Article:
The impact of coronavirus on our already struggling high streets has been widely reported. Even prior to lockdown, many town centres were in trouble and vacancy rates were steadily increasing. Then a global pandemic arrived which meant the introduction of social distancing. While some restrictions have since eased, others are likely to be with us for the foreseeable future.
The challenge for those spaces that support community interaction is how they can be welcoming, whilst also respecting the rules that have been put in place to help tackle the spread of coronavirus? After months of lockdown, how do you attract people back to these spaces?
Drawing on insights from the Future Place programme, this blog post explores how thinking about existing assets and local character can help support place-shaping and economic recovery and nurture the long-term resilience of local communities.
A new world
The world in which high streets are re-opening is different from the one that existed before coronavirus. Even before lockdown, we were increasingly shopping online. However, retailers such as John Lewis and Curry’s PC World have reported a near doubling of online sales since the start of lockdown. Out of necessity, many who had not previously shopped online have had to do so for the first time.
For some consumers, this short-term change in behaviour will have a longer-term effect. We are likely to see an acceleration of existing trends in internet shopping and a reduction in those relying on high streets. As an illustration, half of all non-food spending is predicted to move online; up from around 30% today.
Of course, not all change is bad. More people working from home may lead to an increase in demand for neighbourhood-based ‘offers’ that support a lifestyle change – the work-orientated coffee shop, the local cafe/deli and the reinvented pub for some sorely-missed social contact. The lockdown also saw people exploring their local area more, appreciating anew what they have within walking distance from their homes.
This greater awareness of what ‘living locally’ has to offer – the heritage, the shops, the businesses and the community – provides opportunities for us all. But how can we build on this new appreciation to improve the long-term future of the places we live?
Changes in consumer habits suggest that those high streets that were previously thriving, often because they are able to provide an ‘experiential’ shopping offer, will be better placed to bounce back as they will not be competing so directly with what is available online. This is evidenced in a recent report from the Institute of Place Management which identifies culture and heritage as key tools in bringing people back to high streets.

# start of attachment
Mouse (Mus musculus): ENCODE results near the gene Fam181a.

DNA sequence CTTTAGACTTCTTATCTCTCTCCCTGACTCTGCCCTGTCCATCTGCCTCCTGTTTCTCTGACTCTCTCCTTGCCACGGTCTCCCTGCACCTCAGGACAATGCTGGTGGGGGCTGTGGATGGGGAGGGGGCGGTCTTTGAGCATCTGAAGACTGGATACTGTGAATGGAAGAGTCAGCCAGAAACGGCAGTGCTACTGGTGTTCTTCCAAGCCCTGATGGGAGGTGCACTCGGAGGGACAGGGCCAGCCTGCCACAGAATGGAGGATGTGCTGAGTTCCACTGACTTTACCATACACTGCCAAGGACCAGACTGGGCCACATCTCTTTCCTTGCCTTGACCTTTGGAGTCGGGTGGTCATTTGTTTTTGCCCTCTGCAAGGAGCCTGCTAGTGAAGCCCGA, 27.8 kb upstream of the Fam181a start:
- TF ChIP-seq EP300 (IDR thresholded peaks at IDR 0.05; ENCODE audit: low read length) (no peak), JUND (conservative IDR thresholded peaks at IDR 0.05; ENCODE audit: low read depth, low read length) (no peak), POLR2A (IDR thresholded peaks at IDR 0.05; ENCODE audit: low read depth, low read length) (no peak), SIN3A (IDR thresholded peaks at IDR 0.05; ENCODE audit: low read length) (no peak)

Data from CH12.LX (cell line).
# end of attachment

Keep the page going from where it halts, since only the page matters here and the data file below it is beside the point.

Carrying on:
Using and developing existing assets, such as the historic character and distinctiveness of places, can help to bring people back. We know this can be effective – high streets that place heritage and character at the core of what they offer tend to be more desirable. Businesses want to be based there, people want to live and visit there.
This is corroborated by research from Historic England which shows that:
- one in four businesses say the historic environment is an important factor in deciding where they locate and that is of the same importance as road access
- heritage assets are important ‘pull’ factors influencing business location decisions
- the number of businesses based in listed buildings has grown 18% since 2012, to a total in 2018 of 142,000
- new, independent businesses particularly look to locate in listed buildings
As the importance of the experience provided by the high street increases, so does the importance of the quality of the environment. It is this relationship between the quality of the environment and the success of places that sits at the heart of Historic England’s Heritage Action Zones programme, as well the Future Place programme.
A tailored response
Every high street will need to develop its own response and not everywhere will be able to adapt to the ongoing restrictions comfortably. Some activities are better suited to social distancing, such as open-air markets, and high streets will have to think about how they can best adapt to encourage people to return safely.
Different high streets have been taking different approaches to this through steps like temporary road closures to give pedestrians more space, and the use of temporary markings on pavements to denote safe social distancing.
Fortunately, a lot of support has been developed in a short space of time to help places adapt. The Institute of Place Management has made available a wide array of support and advice, and Historic England has delivered webinars to support those high streets looking to adapt to change. More support on the specific issues faced by historic high streets will be produced in the future.
What will be key, and what this support will help realise, is the ability of high streets to use what they have – their historic character and the quality of the existing built environment – as a tool to attract people back to them. Their heritage is their brand and can play a key role in their regeneration.
About the author
Owain Lloyd-James is Head of Places Strategy at Historic England. Historic England are Partners of the Future Place programme which advances and implements transformational thinking on strategic policy issues facing local authorities including: housing, health, economic regeneration, climate change and social justice.